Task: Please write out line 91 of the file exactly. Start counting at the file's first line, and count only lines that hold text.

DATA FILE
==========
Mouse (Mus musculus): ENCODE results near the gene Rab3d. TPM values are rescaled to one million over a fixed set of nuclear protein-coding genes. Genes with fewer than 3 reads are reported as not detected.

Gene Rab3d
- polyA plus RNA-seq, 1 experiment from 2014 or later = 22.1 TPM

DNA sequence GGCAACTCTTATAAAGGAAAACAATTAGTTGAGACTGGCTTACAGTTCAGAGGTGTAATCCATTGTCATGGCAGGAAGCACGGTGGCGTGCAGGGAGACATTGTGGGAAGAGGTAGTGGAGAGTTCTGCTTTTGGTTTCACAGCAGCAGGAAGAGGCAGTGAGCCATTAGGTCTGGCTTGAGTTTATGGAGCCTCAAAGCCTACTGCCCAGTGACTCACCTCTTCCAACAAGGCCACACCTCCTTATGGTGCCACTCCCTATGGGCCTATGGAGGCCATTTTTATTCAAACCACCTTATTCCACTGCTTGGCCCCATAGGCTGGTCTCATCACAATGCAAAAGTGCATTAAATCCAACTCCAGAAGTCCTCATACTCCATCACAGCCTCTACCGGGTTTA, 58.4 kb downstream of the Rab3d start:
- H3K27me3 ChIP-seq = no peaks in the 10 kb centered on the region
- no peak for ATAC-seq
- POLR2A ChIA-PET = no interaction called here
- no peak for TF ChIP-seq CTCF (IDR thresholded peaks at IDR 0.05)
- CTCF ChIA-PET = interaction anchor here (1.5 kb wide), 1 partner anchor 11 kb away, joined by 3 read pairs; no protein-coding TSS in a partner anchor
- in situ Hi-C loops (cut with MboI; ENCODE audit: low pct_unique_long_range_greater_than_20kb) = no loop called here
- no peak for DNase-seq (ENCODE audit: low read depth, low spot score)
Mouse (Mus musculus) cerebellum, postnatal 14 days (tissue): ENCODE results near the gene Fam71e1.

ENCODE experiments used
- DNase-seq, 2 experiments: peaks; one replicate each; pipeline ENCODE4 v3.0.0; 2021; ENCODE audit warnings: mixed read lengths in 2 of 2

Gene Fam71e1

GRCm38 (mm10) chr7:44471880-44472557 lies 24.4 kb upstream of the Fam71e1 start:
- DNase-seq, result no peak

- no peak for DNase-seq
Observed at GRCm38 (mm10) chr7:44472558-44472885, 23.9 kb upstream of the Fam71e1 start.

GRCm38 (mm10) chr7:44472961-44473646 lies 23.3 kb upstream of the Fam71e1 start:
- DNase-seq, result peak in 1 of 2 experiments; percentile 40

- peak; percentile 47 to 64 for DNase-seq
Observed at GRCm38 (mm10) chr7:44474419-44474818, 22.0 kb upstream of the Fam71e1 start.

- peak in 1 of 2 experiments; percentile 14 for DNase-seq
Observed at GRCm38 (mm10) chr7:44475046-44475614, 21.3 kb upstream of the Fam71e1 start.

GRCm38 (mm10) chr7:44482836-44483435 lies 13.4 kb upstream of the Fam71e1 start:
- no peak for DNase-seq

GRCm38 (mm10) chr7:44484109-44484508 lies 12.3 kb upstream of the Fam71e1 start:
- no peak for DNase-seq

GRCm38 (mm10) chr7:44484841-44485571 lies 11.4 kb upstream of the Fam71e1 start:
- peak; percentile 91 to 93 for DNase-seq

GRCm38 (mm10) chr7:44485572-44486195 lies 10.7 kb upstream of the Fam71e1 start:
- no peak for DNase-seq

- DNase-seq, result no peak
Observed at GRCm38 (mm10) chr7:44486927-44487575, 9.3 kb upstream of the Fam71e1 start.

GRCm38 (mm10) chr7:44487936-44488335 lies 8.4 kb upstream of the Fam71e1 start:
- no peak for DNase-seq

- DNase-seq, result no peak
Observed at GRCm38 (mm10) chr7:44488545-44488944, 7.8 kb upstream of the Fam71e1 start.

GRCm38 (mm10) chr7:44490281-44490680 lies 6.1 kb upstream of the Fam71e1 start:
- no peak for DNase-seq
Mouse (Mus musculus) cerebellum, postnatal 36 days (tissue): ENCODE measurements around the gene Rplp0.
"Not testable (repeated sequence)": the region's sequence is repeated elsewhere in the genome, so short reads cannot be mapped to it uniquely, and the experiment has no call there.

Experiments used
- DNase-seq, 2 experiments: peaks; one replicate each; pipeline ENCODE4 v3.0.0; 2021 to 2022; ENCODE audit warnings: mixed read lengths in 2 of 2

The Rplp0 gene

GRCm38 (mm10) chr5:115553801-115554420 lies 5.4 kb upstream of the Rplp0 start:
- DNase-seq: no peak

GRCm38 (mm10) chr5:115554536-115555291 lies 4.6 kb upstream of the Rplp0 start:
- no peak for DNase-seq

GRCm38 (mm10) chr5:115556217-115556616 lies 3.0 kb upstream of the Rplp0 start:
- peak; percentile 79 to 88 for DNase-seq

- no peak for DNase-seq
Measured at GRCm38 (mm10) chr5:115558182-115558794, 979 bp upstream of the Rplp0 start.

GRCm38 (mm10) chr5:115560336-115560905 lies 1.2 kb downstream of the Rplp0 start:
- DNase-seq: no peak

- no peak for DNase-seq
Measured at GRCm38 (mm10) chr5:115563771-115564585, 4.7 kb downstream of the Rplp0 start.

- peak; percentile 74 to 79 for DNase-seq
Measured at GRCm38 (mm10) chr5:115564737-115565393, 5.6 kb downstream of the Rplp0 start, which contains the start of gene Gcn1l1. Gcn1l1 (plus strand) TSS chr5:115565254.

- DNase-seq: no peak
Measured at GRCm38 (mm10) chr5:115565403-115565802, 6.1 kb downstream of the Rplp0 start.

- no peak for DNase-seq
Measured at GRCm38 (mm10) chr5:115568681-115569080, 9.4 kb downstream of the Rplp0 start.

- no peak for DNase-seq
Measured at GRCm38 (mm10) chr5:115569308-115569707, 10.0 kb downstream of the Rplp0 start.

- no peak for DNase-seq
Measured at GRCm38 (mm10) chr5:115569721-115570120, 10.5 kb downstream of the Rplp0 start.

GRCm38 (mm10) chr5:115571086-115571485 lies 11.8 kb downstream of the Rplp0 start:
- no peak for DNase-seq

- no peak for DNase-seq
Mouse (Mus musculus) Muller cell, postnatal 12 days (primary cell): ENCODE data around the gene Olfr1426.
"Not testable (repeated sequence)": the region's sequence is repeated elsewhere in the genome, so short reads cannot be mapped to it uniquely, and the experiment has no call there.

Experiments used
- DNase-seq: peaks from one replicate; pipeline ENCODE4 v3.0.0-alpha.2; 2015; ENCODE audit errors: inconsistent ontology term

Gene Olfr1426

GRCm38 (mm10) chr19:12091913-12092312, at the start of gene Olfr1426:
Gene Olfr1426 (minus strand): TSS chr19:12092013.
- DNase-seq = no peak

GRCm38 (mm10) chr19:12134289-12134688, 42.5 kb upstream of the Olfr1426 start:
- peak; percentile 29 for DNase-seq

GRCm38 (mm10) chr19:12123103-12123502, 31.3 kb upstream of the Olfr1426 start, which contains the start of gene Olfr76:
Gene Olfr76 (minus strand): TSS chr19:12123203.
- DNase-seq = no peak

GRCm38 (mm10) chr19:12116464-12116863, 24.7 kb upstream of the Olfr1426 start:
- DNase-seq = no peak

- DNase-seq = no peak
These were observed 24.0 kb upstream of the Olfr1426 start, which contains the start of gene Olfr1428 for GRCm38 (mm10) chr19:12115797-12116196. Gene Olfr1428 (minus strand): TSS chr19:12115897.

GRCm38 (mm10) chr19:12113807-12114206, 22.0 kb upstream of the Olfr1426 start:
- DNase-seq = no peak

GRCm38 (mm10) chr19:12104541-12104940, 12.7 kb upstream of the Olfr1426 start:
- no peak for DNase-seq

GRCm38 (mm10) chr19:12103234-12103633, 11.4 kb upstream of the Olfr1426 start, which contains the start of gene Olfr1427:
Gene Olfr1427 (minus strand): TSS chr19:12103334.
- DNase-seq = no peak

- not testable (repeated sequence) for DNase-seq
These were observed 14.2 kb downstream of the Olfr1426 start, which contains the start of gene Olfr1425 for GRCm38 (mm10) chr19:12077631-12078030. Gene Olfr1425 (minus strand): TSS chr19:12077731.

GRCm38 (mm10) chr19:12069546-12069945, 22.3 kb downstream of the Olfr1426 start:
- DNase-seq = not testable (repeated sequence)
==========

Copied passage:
GRCm38 (mm10) chr19:12104541-12104940, 12.7 kb upstream of the Olfr1426 start: